Moral self-cultivation East and West: A critique

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Moral Self-Cultivation plays an important, even a central role, in the Confucian philosophical tradition, but philosophers in the West, most notably Aristotle and Kant, also hold that moral self-cultivation or self-shaping is possible and morally imperative. This paper argues that these traditions are psychologically unrealistic in what they say about the possibilities of moral self-cultivation. We cannot shape ourselves in the substantial and overall ways that Confucianism, Aristotle, and Kant say we can, and our best psychological data on moral education and development indicate strongly that these phenomena depend crucially on the intervention of others and, more generally, on external factors individuals don’t control.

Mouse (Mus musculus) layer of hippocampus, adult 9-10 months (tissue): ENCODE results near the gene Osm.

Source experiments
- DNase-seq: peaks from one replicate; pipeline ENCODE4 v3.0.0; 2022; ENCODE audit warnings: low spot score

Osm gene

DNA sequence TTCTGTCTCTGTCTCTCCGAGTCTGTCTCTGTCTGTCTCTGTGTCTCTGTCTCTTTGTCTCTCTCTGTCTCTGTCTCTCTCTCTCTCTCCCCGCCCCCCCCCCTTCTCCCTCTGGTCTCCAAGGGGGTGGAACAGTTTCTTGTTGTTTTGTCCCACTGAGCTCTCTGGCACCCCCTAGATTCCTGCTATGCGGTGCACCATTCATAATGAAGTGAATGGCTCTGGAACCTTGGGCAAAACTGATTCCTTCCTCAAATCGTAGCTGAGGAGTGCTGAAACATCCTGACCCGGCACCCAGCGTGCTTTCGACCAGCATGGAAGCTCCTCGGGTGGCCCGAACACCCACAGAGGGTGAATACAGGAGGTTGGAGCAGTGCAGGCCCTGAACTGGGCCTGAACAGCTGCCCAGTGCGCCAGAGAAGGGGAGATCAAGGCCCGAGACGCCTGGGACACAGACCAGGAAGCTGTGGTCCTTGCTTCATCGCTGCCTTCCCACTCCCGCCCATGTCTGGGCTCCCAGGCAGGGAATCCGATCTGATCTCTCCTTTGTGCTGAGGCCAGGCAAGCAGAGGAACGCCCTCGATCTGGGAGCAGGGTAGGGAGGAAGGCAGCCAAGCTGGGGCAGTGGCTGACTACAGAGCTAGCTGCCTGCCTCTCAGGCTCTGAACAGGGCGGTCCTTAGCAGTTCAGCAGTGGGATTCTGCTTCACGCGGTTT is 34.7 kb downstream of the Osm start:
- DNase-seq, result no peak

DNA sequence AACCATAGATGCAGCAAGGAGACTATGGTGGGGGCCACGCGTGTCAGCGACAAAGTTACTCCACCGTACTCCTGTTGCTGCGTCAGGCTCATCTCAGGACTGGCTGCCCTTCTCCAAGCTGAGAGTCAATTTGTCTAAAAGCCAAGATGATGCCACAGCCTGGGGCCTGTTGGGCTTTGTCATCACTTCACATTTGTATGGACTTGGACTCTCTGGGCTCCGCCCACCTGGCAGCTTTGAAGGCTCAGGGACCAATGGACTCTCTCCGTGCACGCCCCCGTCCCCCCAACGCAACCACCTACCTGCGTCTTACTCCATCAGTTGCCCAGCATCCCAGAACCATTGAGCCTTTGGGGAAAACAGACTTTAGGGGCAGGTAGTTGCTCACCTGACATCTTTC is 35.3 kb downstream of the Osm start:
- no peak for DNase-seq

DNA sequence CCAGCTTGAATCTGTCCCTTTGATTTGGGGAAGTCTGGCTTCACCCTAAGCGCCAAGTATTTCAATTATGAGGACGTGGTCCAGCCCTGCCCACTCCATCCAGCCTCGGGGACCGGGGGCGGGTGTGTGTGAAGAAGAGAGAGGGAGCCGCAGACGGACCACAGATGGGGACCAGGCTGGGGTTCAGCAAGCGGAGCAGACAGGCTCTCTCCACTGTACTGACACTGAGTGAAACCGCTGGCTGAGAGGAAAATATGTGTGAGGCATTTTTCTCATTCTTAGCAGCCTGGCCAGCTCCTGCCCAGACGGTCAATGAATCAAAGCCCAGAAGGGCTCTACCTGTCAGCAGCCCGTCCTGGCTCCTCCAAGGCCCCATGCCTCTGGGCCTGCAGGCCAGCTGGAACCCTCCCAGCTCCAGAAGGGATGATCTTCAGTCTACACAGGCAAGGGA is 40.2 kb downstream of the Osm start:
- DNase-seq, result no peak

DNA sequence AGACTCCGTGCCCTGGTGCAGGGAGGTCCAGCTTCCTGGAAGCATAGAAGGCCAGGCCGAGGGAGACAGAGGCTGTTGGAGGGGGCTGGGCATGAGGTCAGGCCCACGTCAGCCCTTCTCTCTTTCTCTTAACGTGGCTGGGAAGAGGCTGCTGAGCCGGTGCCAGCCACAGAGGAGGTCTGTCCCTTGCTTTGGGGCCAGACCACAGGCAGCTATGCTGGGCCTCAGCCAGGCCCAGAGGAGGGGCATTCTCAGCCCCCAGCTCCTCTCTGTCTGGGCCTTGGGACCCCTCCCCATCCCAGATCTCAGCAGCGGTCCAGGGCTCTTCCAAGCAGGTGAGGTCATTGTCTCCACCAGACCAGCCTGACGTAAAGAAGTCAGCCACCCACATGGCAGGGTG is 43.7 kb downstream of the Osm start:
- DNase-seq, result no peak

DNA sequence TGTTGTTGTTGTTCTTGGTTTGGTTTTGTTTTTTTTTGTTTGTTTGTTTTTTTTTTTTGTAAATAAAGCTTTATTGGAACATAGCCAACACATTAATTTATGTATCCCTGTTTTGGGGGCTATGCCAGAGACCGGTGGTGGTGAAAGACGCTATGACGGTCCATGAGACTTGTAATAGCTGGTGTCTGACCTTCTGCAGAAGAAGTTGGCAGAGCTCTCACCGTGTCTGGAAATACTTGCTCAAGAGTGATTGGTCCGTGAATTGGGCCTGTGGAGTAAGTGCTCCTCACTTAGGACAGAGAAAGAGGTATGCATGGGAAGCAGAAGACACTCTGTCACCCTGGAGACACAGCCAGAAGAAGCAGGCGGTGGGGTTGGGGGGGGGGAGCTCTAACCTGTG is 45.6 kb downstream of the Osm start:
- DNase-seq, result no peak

Original languageEnglish (US)
Pages (from-to)192-206
Number of pages15
JournalJournal of Moral Education
Issue number2
StatePublished - Apr 2 2016


  • Aristotle
  • Confucianism
  • empathy
  • habituation
  • Kant
  • moral development
  • moral education
  • psychological realism
  • Self-cultivation

ASJC Scopus subject areas

  • Religious studies


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